Sounds pretty great, right? The Nima truly is revolutionary, and the company deserves credit for tackling a difficult problem in a way that's really user-friendly and portable.

Nima is easy to use (most people wouldn't hesitate to set it on a table at a restaurant and test away), and its results are easy to interpret. There's no question that it would save you if your server accidentally brought you chocolate cake containing gluten or vegetable soup with barley. However, Nima does has some downsides.

First, it's expensive to buy and expensive to use. The device itself, which comes with a starter kit of three disposable testing capsules, a micro-USB cable, and a carrying pouch, retails for $279 (prices subject to change). That provides you with the tools to test three foods for gluten (and remember, if your restaurant meal consists of soup, entree, side dish, and dessert, you'll have to test each one separately, using one capsule for each). Nima offers 12-capsule packages for around $75, or you can purchase a monthly capsule subscription for around $60 (12 capsules shipped every other month) to around $120 (24 capsules per month).

Second, Nima only tests food to the legal limit of fewer than 20 parts per million of gluten; if the food in question contains some trace gluten but its gluten content falls below that legal threshold set by the U.S. Food and Drug Administration, Nima will still display a smiley face. However, many people in the gluten-free community react to trace gluten below 20 parts per million. If you're one of them, Nima may not work well for you, since it won't detect gluten below that 20 parts per million threshold.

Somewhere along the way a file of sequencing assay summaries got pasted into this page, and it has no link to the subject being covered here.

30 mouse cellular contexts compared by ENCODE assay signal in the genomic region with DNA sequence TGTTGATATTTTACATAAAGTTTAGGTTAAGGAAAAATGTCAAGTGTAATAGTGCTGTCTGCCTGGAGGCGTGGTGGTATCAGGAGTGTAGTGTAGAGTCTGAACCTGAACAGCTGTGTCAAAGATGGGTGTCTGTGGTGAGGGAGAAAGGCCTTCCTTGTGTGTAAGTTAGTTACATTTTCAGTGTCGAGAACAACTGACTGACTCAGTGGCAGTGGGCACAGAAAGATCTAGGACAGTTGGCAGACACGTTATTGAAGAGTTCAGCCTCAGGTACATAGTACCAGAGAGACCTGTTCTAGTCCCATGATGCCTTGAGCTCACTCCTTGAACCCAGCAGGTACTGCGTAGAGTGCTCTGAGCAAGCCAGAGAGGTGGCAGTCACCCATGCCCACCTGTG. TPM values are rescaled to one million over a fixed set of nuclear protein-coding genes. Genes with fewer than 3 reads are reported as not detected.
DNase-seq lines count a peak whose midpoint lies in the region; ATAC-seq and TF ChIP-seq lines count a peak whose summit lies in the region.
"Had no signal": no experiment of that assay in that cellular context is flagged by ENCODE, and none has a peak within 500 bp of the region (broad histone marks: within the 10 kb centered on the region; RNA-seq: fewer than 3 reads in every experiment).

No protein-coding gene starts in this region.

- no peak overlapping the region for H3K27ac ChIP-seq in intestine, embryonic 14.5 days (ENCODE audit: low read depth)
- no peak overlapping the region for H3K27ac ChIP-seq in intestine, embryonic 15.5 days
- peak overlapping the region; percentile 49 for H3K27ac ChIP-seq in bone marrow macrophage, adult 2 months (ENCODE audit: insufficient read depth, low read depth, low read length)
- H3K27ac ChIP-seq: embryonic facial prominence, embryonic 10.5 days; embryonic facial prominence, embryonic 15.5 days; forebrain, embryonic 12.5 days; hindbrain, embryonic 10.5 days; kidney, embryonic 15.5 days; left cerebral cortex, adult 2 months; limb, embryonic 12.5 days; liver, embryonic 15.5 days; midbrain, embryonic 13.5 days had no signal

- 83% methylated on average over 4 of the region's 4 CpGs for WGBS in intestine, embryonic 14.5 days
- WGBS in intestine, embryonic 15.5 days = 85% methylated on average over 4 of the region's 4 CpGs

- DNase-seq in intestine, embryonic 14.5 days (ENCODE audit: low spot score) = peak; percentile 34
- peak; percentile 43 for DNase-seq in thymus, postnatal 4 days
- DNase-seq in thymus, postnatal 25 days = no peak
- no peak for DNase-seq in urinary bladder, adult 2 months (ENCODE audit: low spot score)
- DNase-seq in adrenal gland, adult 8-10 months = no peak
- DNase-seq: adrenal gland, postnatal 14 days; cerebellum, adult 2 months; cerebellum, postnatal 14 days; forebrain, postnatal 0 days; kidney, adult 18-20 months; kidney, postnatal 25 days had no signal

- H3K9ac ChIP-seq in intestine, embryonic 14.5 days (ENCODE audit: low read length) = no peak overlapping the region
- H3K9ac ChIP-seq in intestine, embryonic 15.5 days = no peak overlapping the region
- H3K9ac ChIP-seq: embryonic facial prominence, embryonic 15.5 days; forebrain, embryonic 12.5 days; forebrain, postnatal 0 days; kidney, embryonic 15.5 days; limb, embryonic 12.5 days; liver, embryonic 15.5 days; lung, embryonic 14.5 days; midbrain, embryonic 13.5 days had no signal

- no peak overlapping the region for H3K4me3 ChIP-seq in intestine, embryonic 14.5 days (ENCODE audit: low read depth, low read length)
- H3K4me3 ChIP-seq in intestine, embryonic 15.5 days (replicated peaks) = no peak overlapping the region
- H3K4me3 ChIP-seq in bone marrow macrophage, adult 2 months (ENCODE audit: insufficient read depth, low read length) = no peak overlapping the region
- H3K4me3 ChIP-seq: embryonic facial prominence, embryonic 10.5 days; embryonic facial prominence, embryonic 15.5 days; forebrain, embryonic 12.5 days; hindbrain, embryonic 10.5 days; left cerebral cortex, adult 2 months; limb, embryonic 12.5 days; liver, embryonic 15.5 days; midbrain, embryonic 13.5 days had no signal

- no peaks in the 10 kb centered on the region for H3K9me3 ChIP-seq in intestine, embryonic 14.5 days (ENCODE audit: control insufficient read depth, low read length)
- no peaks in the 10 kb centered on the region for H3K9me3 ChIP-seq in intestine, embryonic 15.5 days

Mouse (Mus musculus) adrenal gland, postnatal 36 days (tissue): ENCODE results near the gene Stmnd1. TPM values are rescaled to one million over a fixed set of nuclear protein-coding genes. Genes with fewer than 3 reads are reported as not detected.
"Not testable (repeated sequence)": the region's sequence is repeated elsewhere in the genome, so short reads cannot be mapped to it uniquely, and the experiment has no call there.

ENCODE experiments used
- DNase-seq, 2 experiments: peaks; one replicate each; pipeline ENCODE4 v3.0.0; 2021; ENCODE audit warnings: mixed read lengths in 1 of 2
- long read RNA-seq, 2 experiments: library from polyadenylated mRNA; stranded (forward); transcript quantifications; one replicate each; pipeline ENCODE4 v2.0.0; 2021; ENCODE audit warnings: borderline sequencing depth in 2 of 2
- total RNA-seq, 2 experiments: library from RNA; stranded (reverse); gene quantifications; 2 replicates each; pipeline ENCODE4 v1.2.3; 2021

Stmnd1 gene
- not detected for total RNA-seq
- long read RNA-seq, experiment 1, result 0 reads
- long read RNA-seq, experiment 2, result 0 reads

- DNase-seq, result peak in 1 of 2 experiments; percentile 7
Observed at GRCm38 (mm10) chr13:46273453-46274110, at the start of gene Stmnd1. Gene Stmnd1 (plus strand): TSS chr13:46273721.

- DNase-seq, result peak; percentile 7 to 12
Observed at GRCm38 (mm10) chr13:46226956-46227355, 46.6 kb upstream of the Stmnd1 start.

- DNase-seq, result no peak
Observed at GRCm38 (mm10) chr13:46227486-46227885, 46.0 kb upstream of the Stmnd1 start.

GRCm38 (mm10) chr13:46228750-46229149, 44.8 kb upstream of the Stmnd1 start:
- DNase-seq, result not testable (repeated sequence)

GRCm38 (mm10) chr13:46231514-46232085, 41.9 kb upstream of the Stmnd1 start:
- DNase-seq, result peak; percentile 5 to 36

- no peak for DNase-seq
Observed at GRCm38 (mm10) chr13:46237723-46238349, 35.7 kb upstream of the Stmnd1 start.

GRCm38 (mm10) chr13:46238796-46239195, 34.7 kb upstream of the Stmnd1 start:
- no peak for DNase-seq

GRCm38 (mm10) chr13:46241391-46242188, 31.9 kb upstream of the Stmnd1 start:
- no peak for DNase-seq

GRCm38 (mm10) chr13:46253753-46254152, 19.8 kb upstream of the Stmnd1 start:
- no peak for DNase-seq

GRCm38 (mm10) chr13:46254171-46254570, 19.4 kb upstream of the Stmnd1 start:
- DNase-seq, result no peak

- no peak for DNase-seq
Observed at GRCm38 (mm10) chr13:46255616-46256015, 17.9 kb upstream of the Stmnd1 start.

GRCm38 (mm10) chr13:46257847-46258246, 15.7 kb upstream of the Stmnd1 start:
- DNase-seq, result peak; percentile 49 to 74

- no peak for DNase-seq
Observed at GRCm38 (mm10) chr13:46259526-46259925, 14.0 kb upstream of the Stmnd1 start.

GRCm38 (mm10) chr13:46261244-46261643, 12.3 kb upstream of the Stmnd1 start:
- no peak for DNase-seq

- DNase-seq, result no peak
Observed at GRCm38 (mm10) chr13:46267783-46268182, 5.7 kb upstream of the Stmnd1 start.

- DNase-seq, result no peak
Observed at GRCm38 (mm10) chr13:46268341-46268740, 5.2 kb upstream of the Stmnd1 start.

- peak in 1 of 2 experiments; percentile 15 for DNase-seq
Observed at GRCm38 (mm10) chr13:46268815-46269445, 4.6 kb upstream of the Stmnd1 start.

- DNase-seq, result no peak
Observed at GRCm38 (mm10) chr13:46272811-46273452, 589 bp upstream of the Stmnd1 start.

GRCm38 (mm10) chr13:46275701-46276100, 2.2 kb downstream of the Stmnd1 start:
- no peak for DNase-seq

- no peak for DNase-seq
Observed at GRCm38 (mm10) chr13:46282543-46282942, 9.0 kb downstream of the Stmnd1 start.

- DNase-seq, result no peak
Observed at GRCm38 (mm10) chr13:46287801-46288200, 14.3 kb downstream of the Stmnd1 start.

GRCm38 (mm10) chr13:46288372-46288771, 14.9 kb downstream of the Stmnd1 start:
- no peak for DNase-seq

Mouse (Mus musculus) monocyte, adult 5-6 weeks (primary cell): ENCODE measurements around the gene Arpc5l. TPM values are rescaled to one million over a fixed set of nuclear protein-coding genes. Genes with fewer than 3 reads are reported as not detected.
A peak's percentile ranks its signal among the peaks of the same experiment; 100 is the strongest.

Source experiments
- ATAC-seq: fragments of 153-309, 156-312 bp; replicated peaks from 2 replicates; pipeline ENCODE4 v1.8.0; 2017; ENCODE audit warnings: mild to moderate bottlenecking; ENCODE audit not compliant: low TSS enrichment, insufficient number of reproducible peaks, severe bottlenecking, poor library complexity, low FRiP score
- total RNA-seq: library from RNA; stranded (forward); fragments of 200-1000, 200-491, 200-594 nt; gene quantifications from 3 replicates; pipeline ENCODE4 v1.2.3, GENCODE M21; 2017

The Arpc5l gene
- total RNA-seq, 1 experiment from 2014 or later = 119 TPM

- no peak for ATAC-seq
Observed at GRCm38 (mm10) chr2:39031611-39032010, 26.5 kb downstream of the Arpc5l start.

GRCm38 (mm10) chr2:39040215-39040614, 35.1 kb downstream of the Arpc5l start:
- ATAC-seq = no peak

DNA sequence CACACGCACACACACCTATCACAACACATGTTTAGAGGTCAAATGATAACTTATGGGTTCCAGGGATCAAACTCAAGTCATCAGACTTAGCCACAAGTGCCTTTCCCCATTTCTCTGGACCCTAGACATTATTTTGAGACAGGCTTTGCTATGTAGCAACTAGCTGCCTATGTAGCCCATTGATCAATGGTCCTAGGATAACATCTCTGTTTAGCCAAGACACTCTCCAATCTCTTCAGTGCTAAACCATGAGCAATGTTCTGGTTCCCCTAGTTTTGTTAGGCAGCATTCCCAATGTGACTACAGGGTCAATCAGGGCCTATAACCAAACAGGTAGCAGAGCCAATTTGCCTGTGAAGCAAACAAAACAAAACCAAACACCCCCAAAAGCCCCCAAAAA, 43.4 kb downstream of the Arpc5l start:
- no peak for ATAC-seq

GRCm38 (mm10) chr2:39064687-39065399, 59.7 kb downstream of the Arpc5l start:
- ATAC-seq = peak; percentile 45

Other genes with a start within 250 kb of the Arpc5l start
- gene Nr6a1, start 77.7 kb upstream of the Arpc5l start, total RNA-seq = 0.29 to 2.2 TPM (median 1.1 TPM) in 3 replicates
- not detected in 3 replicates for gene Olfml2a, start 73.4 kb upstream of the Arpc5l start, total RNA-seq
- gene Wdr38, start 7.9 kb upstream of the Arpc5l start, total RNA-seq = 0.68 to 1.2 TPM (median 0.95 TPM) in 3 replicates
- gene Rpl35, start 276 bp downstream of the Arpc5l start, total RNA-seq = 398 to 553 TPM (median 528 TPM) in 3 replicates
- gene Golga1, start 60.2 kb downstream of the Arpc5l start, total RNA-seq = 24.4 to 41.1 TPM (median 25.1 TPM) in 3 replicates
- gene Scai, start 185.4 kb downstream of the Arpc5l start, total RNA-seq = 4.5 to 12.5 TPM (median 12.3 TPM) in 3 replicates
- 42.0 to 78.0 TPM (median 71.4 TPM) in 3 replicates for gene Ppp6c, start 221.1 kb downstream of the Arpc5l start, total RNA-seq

Third, the device also won't necessarily detect inconsistent gluten cross-contamination in foods. That's just the nature of cross-contamination—if a small crumb of crouton fell into your green beans in the restaurant's kitchen, you'll only detect that crumb if it happened to be part of the green bean sample you tested in Nima. So you might get a false sense of security from testing food with the device.

Should you purchase Nima? If you travel and dine out quite frequently, and especially if you're not very sensitive to trace gluten, it might be a good investment in your health. It also might be a good investment if you've been diagnosed with celiac disease but you don't get an obvious reaction to gluten—in that case, it could help you avoid foods that harm you without you even realizing they're harmful. If, on the other hand, you rarely eat out, or if you're particularly sensitive to trace gluten, Nima's probably not worth it for you.